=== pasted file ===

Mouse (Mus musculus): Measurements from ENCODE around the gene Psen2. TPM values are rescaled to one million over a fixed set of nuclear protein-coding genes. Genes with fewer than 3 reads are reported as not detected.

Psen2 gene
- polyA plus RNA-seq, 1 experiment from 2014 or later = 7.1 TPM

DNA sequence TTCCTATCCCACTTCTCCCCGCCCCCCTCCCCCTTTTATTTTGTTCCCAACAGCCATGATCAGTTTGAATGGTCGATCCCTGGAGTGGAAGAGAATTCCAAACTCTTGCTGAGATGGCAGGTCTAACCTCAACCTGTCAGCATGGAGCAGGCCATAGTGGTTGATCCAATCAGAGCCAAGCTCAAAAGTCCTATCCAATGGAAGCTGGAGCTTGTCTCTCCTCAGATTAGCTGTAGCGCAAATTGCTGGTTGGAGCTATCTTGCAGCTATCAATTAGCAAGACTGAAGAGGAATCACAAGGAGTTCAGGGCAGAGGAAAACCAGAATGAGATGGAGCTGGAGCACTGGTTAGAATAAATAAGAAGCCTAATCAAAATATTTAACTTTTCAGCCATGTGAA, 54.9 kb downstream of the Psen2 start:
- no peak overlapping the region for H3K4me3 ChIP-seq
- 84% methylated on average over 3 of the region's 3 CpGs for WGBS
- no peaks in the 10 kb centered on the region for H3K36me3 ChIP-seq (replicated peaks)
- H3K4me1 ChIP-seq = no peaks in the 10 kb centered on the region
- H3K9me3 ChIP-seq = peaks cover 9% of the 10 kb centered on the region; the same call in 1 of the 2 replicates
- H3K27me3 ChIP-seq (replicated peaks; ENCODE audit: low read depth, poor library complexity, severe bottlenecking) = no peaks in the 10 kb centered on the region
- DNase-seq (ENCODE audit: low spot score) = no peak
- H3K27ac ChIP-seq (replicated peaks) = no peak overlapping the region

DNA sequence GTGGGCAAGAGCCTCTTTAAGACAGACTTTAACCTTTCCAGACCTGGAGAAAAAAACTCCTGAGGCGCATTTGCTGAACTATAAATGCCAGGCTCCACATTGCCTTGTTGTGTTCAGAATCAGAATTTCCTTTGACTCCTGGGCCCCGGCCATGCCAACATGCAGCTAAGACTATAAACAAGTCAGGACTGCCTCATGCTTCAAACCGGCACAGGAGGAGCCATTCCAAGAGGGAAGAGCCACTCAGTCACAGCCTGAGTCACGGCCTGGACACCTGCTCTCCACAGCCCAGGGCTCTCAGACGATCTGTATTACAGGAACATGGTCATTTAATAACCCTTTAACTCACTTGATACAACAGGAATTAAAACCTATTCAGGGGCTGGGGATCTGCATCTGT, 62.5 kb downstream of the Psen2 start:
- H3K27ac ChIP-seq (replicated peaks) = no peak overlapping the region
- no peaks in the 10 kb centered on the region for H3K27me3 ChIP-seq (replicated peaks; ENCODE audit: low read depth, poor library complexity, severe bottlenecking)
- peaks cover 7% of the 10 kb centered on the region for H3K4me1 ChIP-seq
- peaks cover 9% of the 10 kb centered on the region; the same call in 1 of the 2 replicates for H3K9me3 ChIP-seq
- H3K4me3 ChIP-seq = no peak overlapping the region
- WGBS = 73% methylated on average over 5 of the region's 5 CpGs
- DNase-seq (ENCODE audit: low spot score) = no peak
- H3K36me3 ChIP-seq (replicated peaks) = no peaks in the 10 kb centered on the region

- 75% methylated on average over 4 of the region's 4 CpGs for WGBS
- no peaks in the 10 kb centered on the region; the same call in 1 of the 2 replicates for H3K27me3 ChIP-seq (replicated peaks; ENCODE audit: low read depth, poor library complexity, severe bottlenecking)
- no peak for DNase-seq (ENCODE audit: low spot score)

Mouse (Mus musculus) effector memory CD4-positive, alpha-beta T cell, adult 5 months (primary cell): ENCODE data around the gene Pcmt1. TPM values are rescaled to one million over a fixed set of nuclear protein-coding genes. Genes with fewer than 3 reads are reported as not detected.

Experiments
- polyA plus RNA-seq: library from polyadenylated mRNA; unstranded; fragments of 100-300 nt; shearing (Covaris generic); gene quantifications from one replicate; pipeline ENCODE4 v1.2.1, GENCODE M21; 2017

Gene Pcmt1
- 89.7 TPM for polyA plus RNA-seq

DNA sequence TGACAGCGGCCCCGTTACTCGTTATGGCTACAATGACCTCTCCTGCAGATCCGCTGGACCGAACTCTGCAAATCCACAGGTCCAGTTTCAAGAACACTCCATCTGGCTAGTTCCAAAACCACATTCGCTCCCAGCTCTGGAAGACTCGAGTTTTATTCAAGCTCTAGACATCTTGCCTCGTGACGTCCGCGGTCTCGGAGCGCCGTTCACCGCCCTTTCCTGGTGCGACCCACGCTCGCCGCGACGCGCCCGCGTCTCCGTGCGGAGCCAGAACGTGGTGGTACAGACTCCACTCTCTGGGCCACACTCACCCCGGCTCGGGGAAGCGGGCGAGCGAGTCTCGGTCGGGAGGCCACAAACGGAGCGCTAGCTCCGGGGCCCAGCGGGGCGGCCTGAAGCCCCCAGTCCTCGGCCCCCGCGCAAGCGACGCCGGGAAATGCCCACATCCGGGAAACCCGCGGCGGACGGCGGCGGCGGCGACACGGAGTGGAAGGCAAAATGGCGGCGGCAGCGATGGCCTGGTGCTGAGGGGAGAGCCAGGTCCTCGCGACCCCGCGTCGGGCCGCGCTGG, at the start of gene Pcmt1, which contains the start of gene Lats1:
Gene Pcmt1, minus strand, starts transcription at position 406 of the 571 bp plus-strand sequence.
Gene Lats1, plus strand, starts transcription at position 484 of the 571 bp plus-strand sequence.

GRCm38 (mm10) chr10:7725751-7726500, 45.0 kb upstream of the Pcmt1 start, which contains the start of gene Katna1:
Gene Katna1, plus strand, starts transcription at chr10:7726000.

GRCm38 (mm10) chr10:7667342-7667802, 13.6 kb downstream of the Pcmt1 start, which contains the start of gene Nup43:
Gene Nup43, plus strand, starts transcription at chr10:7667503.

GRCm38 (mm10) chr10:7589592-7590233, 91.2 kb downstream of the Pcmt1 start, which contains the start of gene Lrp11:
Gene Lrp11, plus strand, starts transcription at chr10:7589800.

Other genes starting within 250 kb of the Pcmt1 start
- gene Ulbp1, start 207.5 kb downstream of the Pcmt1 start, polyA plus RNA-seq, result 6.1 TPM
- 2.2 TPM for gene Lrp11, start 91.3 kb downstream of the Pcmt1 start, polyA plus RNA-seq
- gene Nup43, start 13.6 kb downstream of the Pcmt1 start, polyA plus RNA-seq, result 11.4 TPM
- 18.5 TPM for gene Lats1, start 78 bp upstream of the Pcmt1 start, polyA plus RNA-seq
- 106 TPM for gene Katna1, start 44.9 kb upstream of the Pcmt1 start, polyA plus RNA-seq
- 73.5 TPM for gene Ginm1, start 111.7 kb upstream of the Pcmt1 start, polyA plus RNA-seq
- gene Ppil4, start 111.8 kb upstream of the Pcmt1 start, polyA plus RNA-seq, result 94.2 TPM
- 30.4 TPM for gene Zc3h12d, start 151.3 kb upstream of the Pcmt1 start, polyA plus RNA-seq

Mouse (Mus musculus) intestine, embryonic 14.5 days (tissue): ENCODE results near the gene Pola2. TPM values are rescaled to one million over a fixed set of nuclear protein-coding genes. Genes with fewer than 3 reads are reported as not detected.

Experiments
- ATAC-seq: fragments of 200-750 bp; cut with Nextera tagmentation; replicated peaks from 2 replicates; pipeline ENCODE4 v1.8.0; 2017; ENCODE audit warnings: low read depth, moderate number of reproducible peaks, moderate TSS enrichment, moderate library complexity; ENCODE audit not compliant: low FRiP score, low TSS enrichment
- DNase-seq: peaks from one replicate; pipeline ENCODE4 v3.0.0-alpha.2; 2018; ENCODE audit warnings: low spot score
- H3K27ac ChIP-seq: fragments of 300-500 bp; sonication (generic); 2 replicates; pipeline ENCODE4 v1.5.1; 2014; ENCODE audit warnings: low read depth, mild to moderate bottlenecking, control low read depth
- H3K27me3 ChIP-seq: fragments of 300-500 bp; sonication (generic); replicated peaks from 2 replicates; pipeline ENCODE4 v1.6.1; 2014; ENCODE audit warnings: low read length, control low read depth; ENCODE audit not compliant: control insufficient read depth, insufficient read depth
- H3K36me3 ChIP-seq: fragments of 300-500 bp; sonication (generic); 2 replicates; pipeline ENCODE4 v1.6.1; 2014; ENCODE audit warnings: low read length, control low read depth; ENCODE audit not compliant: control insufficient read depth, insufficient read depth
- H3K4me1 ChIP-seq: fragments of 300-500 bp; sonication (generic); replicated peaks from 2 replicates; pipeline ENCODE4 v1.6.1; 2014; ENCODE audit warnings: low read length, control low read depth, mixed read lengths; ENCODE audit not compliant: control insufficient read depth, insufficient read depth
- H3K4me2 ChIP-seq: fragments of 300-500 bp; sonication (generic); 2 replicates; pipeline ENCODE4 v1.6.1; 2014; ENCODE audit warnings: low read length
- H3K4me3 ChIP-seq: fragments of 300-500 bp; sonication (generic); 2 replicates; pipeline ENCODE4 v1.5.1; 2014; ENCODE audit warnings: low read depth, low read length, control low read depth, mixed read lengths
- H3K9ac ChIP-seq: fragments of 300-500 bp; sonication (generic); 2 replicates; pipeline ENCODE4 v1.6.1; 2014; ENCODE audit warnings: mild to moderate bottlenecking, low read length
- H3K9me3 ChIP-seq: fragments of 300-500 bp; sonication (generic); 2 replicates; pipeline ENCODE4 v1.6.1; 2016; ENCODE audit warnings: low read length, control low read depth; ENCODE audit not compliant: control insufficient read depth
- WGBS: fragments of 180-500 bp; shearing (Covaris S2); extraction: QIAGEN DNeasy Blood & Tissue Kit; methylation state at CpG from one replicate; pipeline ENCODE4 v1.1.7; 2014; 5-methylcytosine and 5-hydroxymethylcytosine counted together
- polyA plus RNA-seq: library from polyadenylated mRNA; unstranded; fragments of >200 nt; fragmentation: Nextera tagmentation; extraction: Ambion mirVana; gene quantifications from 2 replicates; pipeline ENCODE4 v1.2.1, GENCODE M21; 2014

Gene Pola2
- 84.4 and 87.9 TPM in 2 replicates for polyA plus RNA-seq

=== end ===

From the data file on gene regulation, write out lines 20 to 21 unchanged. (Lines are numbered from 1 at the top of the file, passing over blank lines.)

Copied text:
- DNase-seq (ENCODE audit: low spot score) = no peak
- H3K36me3 ChIP-seq (replicated peaks) = no peaks in the 10 kb centered on the region